1–5
Analgesia
5–10
Light-headedness, tinnitus, circumoral numbness/metallic taste
10–15
Seizures
15–25
Coma/respiratory arrest
>25
Cardiac depression/arrest
LA toxicity ultimately is directly related to plasma concentration of the drug and manifests itself in two major ways: cardiac toxicity and central nervous system (CNS) toxicity.
Central nervous system effects
LA drugs are able to cross the blood–brain barrier and act at the CNS. Typically at low plasma concentrations, CNS excitatory symptoms/signs predominate such as light-headedness, tinnitus, circumoral numbness, metallic taste in mouth and ultimately seizures. As the plasma concentration rises, or if there is a rapid rise in plasma concentration, then CNS depression (coma and respiratory depression) ensues. LA which are more lipid soluble (i.e. more potent such as bupivacaine) lead to CNS toxicity at much lower doses. Certain clinical states may make CNS more likely to occur. These include decreased protein binding, hypercarbia and systemic acidosis. Should the plasma concentration continue to rise, then cardiac toxicity may occur.
Cardiac effects
LA drugs can lead to potentially disastrous cardiac complications. In its mild form, LA drugs can lead to hypotension, arrhythmias and myocardial depression. Again, the more potent LAs such as bupivacaine and ropivacaine are the most sinister of these drugs as they can lead to fatal cardiac arrest (typically ventricular fibrillation, which is refractory to usual management) or complete heart block. Out of the long-acting LAs, ropivacaine is less cardiac toxic, as its affinity to the sodium channels on the cardiac myocyte is less. The exact mechanism of this is still not fully understood. The dose of LA causing CNS toxicity compared to dose causing cardiac toxicity gives rise to the concept of CC:CNS ratio. Lidocaine has a CC:CNS ratio of 7:1, whereas bupivacaine is 3:1 – thus implying that in regard to bupivacaine, there is only a very small margin of dose of local anaesthetic before cardiac toxicity occurs.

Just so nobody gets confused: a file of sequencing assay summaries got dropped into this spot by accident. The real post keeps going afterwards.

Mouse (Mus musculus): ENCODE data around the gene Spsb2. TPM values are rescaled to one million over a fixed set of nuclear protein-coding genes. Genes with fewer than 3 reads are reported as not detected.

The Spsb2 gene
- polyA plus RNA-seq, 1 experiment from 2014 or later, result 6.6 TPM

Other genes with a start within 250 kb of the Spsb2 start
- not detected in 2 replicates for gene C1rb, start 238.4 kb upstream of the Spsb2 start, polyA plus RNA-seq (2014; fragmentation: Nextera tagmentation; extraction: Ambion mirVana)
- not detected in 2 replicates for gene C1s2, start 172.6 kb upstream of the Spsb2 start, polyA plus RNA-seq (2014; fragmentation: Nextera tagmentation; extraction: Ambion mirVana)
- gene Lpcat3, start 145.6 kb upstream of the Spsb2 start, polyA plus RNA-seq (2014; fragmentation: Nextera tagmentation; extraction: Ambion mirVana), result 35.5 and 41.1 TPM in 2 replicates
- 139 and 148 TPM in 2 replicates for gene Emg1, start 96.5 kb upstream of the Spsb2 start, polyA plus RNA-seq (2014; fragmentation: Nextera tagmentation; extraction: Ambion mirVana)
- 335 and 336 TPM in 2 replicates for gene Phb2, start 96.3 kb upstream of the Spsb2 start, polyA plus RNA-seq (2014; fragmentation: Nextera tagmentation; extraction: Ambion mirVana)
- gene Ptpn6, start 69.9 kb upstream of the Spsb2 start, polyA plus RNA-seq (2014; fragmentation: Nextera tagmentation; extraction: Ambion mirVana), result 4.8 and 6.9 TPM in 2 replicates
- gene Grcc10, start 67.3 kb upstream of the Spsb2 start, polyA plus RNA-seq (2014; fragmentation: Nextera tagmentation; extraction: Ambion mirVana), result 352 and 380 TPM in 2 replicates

Management of local anaesthetic toxicity
The management of local anaesthetic toxicity is mainly supportive and is summarised in Table 15.5. In addition to the cardiac and neural manifestations of LA toxicity, prilocaine in doses >600 mg can lead to methaemoglominaemia. Methaemoglobinaemia results in impaired oxygen delivery to tissues and resultant tissue hypoxia. Treatment is with a reducing agent such as methylene blue.

Table 15.5

Management of local anaesthetic toxicity
Recognise LA toxicity, stop injection of the local anaesthetic solution and call for help
If the patient is showing mild symptoms, only then reassure and continuously monitor until they improve. Preparations should be made in case signs of severe toxicity develop
Administer oxygen and ensure ventilation is maintained and respiratory acidosis is avoided
If conscious level is deteriorating or convulsions develop, the patient will require maintenance of airway; this may necessitate tracheal intubation. Hundred percent oxygen should be administered and adequate ventilation ensured
If seizures develop, benzodiazepines can be administered in small incremental doses
For cardiac arrest associated with local anaesthetic toxicity, cardiopulmonary resuscitation should be commenced using standard protocols. Cardiac arrhythmias may be treated with lipid emulsion therapy as per ALS guidelines. Consider Intralipid 20 % (1.5 mL/kg) over 1 min followed by infusion at 15 mL/kg/h. If no improvement, consider repeat bolus dose and increasing infusion rate. Cumulative Intralipid dose should not exceed 12 mL/kg